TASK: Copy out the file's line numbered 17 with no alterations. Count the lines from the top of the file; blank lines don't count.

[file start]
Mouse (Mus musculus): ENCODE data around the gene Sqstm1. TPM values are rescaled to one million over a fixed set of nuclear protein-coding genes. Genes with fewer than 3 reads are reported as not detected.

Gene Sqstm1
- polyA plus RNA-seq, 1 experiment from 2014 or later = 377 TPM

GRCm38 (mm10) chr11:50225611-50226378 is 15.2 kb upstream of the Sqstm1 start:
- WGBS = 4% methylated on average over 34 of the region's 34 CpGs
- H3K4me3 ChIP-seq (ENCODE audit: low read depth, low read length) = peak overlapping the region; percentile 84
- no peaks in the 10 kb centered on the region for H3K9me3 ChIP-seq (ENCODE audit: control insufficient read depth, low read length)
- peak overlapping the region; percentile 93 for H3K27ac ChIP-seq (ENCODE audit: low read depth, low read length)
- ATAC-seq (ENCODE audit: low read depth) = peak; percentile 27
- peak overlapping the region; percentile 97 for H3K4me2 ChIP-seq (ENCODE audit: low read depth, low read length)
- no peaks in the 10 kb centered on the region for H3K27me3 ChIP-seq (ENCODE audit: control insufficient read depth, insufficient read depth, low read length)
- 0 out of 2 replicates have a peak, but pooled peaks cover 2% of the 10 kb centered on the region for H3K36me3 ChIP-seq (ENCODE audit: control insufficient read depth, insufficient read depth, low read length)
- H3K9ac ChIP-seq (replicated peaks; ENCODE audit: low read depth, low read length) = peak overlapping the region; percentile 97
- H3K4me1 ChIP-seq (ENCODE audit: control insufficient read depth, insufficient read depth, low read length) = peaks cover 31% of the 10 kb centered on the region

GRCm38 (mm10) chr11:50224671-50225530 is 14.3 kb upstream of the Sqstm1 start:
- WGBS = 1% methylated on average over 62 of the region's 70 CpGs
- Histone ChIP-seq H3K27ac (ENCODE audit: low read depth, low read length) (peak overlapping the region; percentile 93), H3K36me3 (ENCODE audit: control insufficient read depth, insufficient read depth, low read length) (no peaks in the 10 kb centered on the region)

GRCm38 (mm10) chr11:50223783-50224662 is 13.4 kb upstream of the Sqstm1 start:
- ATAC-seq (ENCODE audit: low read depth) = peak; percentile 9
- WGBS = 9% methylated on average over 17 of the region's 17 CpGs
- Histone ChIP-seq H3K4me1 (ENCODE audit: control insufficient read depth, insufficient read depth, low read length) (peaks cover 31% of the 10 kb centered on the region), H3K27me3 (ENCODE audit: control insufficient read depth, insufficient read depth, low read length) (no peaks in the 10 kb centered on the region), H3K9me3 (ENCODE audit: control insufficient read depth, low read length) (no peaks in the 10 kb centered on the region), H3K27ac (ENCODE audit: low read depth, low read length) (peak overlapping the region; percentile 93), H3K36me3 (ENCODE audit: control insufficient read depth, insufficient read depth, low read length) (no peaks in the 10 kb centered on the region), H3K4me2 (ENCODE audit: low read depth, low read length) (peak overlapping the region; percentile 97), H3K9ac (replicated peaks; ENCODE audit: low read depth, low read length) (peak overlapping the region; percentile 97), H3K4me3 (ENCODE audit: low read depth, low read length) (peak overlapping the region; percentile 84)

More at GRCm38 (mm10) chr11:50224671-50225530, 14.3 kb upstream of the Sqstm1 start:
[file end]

- Histone ChIP-seq H3K27ac (ENCODE audit: low read depth, low read length) (peak overlapping the region; percentile 93), H3K36me3 (ENCODE audit: control insufficient read depth, insufficient read depth, low read length) (no peaks in the 10 kb centered on the region)